A friend of mine, Louis Green, and I were talking last week about talking to clients about being a plaintiff, i.e., suing somebody. Louis is a consumer law attorney. He handles many of the same kinds of issues that I deal with, but he practices in District Court rather than the Bankruptcy Court.
A while ago Louis had a man come to see him – who was seriously embarrassed. He was an older man, who felt like he should have known better; but — to be blunt — he was suckered by a car dealership.
The first thing he needed to understand is that he was taken advantage of by professionals. This can be hard for a lot of us to grasp (umm, that would include me), but people who are truly professionals at things tend to be better at them than those of us who are really just amateurs. I hate this. There are all kinds of things that I think I ought to be just as good at as anybody else — but I’m not, and my kidding myself is hurting no one but myself. (Why, yes, I do self-manage my IRA — your point? Sigh.)
This man was old enough to know better. He had bought cars before. He knew better than to sign things without reading them, but the print was small; and his eyesight isn’t what it used to be; and the pros made him feel rushed and uncomfortable. Well, even though he should have known better, that wasn’t his fault. He was damaged by it, and he stuck to his guns. He hired a good lawyer; and he won — an award large enough the car dealership required that it be kept confidential for fear anyone might find out how much they were having to pay.
Was all of this embarrassing? Yes. Did his adult children find out he had been scammed? Yes. Did he have to take the time to go to court and participate in discovery and deal with lawyers? Yes. Was it worth it? That is a question that only he can answer, but I can say it was the right thing to do.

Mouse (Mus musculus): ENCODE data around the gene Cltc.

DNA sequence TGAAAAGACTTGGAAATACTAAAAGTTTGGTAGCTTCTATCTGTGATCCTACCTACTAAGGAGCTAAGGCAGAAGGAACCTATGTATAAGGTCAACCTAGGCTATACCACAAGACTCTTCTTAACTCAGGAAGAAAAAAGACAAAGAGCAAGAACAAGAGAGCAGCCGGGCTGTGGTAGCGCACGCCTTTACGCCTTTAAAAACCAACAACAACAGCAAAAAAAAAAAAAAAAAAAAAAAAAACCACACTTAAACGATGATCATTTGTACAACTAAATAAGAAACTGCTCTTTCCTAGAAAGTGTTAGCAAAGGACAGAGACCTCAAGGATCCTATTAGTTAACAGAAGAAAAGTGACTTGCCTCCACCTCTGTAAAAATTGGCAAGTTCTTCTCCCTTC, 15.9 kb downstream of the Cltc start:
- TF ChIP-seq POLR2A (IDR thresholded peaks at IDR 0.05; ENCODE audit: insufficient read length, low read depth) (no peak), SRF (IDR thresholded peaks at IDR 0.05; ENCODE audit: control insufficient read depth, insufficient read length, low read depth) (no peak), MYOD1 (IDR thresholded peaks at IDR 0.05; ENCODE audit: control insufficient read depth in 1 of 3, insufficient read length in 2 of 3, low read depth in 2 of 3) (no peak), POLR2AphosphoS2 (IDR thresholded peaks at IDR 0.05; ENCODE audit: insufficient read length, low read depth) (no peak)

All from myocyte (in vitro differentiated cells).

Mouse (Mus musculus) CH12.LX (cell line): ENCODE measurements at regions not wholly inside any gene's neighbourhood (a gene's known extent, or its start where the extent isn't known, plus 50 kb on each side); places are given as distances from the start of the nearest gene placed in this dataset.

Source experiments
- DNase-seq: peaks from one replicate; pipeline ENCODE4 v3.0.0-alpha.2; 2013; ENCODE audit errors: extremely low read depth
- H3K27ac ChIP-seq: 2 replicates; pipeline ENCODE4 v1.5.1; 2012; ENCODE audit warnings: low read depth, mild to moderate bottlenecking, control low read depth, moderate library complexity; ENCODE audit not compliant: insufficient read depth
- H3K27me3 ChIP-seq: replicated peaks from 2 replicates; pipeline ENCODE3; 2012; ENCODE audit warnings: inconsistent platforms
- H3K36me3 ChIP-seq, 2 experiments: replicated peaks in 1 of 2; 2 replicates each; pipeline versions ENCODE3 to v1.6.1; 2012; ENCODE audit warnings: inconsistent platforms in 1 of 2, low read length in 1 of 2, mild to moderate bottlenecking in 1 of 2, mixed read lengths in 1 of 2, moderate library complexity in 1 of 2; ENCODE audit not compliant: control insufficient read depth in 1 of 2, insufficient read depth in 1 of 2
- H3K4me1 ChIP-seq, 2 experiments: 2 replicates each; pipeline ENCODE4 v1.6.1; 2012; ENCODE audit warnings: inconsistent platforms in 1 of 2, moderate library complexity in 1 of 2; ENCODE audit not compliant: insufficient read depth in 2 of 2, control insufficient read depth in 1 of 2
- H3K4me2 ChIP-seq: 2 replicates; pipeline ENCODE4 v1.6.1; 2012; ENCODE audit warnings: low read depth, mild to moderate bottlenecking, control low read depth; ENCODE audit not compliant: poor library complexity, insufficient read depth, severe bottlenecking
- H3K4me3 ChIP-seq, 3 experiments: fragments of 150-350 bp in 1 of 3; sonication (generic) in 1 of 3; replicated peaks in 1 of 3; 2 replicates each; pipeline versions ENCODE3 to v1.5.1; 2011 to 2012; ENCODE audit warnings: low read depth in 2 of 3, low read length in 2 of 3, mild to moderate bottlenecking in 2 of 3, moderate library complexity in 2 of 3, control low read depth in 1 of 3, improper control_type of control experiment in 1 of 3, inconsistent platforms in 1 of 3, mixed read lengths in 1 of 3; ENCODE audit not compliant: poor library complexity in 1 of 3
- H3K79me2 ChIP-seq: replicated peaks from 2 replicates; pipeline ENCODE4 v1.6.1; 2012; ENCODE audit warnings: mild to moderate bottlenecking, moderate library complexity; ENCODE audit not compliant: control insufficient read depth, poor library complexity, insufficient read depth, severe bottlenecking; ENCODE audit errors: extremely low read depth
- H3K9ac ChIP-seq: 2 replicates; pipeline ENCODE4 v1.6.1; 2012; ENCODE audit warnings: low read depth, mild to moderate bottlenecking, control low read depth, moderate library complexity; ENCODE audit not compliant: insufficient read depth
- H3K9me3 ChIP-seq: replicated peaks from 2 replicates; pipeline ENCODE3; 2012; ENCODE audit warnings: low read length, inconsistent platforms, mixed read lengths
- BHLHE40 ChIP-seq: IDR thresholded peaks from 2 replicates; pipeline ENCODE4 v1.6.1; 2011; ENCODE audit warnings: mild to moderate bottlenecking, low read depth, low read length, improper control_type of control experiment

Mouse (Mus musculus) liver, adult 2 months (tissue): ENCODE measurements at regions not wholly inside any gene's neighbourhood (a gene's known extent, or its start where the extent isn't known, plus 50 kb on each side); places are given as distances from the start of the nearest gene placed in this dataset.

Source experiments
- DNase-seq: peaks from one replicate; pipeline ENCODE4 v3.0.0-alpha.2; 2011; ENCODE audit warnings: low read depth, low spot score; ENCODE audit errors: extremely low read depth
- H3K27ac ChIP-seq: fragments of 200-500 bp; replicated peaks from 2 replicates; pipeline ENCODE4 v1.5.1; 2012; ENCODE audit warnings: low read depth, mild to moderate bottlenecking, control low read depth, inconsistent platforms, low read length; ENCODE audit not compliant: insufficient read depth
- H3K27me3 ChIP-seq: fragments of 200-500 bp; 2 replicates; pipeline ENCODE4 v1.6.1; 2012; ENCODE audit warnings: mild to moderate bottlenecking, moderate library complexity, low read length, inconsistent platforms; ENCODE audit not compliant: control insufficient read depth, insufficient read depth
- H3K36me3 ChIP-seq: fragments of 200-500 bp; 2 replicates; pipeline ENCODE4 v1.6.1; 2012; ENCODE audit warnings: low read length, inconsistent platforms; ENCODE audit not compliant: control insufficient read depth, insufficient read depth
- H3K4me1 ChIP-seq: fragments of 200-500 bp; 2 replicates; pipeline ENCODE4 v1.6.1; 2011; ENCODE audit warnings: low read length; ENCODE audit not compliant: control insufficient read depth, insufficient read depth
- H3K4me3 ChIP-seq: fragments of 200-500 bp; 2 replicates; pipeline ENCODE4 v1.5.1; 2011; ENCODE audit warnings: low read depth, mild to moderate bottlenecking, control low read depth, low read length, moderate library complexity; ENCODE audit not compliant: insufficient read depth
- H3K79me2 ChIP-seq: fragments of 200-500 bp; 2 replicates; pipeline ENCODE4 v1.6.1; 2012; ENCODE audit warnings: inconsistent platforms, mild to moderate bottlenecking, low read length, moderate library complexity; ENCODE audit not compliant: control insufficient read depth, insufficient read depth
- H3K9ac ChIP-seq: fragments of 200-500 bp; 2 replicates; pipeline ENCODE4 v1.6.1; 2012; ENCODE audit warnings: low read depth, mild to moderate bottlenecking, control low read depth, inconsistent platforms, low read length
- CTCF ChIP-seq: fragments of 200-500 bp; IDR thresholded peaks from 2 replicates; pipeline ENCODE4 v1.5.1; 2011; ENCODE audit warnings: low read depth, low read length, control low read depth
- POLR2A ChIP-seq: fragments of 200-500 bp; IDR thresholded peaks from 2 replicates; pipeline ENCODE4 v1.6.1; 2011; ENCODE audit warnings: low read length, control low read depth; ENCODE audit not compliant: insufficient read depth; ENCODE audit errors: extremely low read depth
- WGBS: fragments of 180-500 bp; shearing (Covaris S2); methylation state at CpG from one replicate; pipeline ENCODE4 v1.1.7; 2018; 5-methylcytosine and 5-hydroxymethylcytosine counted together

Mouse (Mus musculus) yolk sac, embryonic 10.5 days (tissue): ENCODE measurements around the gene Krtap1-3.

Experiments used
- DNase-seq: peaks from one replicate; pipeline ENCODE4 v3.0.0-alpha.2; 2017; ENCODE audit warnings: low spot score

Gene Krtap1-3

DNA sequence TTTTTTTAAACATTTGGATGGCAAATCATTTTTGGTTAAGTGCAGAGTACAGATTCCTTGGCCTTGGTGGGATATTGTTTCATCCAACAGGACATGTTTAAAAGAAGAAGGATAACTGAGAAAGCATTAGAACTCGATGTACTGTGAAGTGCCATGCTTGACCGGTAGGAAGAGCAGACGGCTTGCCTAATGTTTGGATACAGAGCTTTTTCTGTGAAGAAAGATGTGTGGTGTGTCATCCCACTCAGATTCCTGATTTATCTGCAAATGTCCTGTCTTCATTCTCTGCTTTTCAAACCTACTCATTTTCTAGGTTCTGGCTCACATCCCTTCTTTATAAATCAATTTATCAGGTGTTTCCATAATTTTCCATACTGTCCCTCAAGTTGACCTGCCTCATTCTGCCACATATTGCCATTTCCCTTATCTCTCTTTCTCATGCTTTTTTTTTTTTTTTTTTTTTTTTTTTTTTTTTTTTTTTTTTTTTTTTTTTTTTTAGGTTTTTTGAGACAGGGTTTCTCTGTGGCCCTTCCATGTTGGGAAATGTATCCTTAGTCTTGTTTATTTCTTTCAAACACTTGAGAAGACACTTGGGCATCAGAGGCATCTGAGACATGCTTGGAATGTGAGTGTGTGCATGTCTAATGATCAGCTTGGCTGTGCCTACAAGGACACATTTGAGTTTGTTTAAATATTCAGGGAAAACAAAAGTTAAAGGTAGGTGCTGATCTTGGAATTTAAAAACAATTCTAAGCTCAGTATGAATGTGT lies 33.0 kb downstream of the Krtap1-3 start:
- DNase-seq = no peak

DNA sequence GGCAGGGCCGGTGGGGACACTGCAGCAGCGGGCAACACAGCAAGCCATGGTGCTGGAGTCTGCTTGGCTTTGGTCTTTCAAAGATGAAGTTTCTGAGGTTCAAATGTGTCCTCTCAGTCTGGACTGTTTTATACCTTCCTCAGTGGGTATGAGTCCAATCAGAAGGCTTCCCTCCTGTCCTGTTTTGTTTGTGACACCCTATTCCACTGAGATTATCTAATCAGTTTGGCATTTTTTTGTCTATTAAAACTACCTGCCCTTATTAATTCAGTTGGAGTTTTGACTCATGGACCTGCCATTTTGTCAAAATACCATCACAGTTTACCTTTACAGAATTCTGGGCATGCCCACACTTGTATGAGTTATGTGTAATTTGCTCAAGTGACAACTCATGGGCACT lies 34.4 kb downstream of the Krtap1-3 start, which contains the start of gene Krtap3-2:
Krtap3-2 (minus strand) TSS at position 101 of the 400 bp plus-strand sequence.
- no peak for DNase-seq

When people come to see me, they are tired of dealing with it all; and they just want it over. Bankruptcy is good at that, but sometimes, they really do need to step up and be a plaintiff. Sometimes, you just need to say — No, what you’ve done is wrong; and I am going to put up with the embarrassment and the inconvenience to make you pay for it. Is it worth it? More often than not, yes. Is it the right thing to do? Yes.
So, think about it. Sure, you can file a bankruptcy and discharge the underlying debt, but if someone has been incorrectly reporting on your credit report or illegally harassing you about a debt, if a car is a lemon (for information on Oklahoma’s lemon law) or you were scammed by the dealer, at least consider whether or not you should be a plaintiff, as well as, a debtor.